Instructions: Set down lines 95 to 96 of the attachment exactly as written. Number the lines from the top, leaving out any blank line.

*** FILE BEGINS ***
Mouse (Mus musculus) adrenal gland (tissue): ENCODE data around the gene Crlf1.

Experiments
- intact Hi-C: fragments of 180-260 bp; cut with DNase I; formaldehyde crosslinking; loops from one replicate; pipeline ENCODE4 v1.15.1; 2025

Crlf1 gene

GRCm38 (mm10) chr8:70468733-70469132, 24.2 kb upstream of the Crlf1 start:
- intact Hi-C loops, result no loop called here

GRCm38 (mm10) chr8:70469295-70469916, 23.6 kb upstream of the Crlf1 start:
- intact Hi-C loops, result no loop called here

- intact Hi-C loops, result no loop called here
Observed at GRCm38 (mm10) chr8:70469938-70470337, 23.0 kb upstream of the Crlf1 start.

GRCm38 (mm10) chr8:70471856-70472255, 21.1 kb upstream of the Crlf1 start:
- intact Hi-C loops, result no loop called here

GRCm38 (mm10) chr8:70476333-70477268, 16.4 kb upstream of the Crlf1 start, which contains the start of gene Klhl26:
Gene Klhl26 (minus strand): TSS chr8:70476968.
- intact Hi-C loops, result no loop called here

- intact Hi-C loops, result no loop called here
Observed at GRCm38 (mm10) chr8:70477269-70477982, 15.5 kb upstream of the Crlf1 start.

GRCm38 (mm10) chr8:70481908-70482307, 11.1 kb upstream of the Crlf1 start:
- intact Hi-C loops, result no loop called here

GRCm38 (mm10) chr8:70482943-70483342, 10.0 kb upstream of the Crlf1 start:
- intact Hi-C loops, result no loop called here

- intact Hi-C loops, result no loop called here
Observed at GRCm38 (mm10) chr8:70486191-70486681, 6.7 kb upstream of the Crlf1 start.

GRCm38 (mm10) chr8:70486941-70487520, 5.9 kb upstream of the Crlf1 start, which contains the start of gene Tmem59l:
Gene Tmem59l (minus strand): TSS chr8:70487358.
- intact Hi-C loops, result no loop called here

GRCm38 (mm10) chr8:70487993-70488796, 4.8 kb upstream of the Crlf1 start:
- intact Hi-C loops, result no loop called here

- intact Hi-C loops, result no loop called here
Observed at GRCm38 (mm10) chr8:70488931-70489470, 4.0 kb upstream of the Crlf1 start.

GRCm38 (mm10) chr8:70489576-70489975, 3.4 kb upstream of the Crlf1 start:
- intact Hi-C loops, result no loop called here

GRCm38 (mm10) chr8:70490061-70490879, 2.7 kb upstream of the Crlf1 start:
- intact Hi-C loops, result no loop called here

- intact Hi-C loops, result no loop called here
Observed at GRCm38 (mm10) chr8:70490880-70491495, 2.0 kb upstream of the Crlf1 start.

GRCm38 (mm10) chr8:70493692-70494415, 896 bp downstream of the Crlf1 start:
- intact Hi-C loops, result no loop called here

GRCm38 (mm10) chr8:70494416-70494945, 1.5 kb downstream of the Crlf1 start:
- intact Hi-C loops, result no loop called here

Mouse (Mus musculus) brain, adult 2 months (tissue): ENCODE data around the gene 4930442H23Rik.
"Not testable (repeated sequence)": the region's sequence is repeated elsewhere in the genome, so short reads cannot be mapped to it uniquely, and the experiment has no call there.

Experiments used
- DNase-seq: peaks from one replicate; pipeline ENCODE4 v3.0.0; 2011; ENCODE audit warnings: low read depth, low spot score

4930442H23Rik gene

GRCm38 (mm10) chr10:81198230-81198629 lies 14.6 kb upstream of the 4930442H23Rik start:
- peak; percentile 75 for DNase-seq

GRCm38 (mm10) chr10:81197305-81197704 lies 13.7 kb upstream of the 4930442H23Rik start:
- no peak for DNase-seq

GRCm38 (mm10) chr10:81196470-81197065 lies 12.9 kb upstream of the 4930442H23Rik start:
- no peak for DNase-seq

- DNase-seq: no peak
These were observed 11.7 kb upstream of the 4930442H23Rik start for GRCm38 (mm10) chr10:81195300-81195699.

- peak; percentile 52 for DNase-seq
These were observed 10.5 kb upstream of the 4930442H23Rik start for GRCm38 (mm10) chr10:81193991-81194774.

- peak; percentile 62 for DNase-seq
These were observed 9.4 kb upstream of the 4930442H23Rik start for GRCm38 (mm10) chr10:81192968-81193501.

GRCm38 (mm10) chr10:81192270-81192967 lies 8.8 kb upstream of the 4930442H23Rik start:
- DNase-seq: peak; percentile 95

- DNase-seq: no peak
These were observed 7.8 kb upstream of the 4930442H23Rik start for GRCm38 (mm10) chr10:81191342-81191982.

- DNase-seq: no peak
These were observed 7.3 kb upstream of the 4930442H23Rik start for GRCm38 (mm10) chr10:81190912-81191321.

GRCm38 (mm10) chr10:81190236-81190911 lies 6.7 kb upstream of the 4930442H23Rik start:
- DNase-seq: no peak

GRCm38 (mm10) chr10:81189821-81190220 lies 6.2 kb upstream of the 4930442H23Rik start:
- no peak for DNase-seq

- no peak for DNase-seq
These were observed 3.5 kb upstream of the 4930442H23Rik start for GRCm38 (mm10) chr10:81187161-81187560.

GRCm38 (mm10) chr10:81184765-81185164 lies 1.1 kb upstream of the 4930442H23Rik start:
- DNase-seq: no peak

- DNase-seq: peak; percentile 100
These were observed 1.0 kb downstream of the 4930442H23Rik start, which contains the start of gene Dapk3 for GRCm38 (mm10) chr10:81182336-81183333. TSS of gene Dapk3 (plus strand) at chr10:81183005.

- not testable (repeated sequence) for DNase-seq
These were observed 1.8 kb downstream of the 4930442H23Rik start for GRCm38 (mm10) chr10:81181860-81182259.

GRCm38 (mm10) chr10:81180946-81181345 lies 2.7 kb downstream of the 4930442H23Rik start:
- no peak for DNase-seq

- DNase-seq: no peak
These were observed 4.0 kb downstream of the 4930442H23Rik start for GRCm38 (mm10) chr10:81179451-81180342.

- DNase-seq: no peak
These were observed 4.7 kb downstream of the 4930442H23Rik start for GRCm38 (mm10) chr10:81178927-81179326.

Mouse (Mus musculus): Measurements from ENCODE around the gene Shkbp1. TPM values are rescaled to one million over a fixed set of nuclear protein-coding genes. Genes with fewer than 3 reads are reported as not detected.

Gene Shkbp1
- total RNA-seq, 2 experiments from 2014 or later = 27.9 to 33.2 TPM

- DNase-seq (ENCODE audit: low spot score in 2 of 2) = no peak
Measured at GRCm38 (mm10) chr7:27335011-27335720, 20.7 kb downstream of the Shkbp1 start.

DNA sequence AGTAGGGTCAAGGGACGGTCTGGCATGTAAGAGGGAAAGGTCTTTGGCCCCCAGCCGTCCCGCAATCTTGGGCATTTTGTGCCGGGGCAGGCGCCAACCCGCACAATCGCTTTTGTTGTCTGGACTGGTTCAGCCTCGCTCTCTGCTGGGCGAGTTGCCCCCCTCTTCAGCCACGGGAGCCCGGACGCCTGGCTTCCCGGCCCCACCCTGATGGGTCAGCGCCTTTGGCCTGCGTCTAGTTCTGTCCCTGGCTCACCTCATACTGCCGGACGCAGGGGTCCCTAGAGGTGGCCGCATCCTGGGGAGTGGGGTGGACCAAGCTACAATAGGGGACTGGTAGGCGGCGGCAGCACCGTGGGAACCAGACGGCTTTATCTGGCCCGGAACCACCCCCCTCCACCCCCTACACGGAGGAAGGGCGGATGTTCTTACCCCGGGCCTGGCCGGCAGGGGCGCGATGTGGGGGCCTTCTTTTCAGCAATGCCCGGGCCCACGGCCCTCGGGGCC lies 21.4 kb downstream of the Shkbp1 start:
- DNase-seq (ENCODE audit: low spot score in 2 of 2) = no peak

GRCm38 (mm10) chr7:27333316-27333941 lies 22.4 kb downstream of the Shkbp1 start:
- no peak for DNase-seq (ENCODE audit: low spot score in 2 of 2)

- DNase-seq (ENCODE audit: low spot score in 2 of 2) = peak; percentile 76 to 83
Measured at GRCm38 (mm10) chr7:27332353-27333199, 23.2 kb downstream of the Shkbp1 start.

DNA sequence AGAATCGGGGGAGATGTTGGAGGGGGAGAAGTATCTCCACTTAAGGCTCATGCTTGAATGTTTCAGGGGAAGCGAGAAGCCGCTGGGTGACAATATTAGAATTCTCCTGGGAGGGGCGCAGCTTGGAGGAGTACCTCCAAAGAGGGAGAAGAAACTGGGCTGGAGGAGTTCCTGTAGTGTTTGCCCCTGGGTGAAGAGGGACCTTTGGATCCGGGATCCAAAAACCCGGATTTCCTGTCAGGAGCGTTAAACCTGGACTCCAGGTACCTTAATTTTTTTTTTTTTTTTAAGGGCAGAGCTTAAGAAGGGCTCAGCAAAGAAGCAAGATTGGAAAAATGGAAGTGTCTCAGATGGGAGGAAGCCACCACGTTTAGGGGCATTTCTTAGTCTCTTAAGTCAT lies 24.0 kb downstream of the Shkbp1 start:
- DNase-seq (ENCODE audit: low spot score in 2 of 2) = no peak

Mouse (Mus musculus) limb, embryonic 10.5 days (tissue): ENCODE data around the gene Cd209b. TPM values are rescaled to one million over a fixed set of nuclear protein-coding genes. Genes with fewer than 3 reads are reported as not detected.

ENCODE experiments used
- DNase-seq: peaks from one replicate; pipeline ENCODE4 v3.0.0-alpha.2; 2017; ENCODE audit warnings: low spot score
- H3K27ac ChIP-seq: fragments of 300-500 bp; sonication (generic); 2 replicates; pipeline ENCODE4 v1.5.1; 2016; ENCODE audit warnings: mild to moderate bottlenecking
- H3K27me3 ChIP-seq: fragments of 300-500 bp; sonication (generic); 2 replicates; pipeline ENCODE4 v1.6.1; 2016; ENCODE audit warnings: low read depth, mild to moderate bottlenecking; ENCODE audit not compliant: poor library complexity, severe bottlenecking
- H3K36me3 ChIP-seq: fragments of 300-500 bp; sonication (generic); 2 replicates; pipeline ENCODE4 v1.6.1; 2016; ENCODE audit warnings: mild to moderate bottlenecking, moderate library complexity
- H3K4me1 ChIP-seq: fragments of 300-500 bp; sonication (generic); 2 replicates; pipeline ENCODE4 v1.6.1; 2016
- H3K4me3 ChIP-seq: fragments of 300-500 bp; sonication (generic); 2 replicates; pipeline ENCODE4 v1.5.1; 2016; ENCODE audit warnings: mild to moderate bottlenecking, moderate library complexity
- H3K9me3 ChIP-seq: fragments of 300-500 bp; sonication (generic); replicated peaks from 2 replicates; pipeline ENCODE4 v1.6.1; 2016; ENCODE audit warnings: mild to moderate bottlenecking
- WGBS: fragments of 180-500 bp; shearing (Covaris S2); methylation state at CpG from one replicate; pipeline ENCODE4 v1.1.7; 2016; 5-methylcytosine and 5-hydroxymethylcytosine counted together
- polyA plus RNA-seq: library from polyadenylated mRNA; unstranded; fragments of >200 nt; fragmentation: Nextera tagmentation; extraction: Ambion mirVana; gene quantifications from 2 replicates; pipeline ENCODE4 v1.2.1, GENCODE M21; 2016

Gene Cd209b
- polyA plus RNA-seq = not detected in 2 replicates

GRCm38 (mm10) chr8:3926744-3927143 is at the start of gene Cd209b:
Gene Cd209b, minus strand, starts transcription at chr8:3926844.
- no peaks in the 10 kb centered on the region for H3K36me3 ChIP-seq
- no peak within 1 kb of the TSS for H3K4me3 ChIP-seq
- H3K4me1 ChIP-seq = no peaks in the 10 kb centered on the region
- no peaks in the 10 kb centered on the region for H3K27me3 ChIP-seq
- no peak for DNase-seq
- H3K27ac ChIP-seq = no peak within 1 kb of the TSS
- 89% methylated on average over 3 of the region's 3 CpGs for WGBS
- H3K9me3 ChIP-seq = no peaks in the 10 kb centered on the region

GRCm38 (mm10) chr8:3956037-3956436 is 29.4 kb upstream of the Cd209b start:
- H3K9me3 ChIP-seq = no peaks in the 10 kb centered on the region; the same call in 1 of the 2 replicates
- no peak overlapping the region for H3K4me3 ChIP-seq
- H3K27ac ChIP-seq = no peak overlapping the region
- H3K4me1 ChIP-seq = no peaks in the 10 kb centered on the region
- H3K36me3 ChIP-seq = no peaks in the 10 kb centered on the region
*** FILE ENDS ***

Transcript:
Mouse (Mus musculus) limb, embryonic 10.5 days (tissue): ENCODE data around the gene Cd209b. TPM values are rescaled to one million over a fixed set of nuclear protein-coding genes. Genes with fewer than 3 reads are reported as not detected.

ENCODE experiments used